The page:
How scientific infrastructure providers currently support RDM in the social sciences

Posted: December 15th, 2015 | Author: | Filed under: Conference, Workshop | Tags: , | Comments Off on How scientific infrastructure providers currently support RDM in the social sciences

350_janneke_staaks_flickr-RDM_snap_bearbThough some months have passed, again I would like to draw our reader’s attention on a workshop that took already place in June in London. Organised by nereus, the European network of leading social science libraries, the workshop “Open Data, Restricted Data and the Library Role – Practical Cases in Economics and Social Sciences” featured presentations from several notable institutions who discussed their experiences of establishing research data management and RDM services. These presentations highlighted the various demands researchers face in this area and also the role(s) especially libraries can play in the administration or management of open and restricted research data.

To me, it was a quite interesting and fruitful workshop, because I learned how other scientific infrastructure providers and libraries are dealing with the upcoming requests in the field of research data management. But first things first:

number41In his introduction (“Open science, open data, researchers attitudes and the library role“) to the workshop theme, Dr. Paul Ayris from UCL pointed to a EU-report called Science 2.0: Science in transition. The report mentions several barriers for Open Science for individual researchers, e.g. concerns about quality assurance (peer review) and the lack of credit-giving (career promotion). Agreement for policy actions among researchers can mainly be found for raising awareness, the development of research infrastructures and for open access to publications and data.

Another resource he recommended is the LERU Roadmap for Research Data, of which the key messages are:

  • Each LERU university needs a Research Data Management Strategy
  • Researchers should have Research Data Management Plans
  • LERU universities need to bring stakeholders together
  • Benefits of ‘open data’ for sharing and re-use should be advocated and explored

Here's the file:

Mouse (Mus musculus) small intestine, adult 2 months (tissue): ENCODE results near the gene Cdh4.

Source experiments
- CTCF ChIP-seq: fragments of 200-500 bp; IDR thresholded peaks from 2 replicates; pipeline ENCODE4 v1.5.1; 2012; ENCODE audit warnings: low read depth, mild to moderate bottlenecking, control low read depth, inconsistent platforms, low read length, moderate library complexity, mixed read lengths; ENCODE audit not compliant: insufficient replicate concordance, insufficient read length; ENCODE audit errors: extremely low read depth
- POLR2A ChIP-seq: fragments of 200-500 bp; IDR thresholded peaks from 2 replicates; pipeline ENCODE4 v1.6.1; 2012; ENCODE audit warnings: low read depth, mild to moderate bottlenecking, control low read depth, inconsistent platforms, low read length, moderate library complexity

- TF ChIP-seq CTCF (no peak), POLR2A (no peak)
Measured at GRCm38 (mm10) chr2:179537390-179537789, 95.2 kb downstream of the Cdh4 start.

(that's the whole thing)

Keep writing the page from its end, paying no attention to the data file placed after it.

Open science leads to greater transparency and can speed up discovery of solutions to societal grand challenges (healthcare, environment, etc.). But not all data can be open, e.g. because of security, data protection or commercial funders.

Paul also pointed to the (ten) LIBER recommendations for libraries to get started with research data management and eleven case studies also published by LIBER.

Finally, Paul had a suggestion for all workshop attendees: as librarians, collect case studies: the good and the bad. And with these, fuel the debate on open science!

number40In the second talk of the day, I had the chance to speak about our own projects and services in RDM-support. I started with a short introduction of our institution, because ZBW is quite unique in the field of libraries and scientific infrastructure providers: ZBW is the world largest specialist library for economics AND we are not part of a university.

Therefore we have a discipline specific mission.

Our general approach in RDM is characterised by a few principles:

  1. We act in close cooperation with the economic research,
  2. We orient ourselves to the needs of the community and seek constant feedback from the target group,
  3. We work with rather than (only) for researchers,
  4. We act with a strong subject-specific point of view, without neglecting overall developments and discussions,
  5. With our projects and services, we focus on organisations/institutions rather than on single researchers,
  6. We think it us useful to have a division of responsibilities in RDM, wich are based on complementary skills.

Subsequently, I presented some of our core activities in RDM-Support – basically EDaWaX, the DOI-registration agency da|ra, the research data repository SowiDataNet (in German only) and our guide book on research data in the social sciences (in German only) and concluded with some lessons learned.

number37The third talk was held by Laurence Horton, London School of Economics (LSE). He gave us some information on setting up a research data management support service at LSE. Currently the LSE data library has 2-3 staff members and their role is to provide institutional support like to manage data resources and to run a data advice service.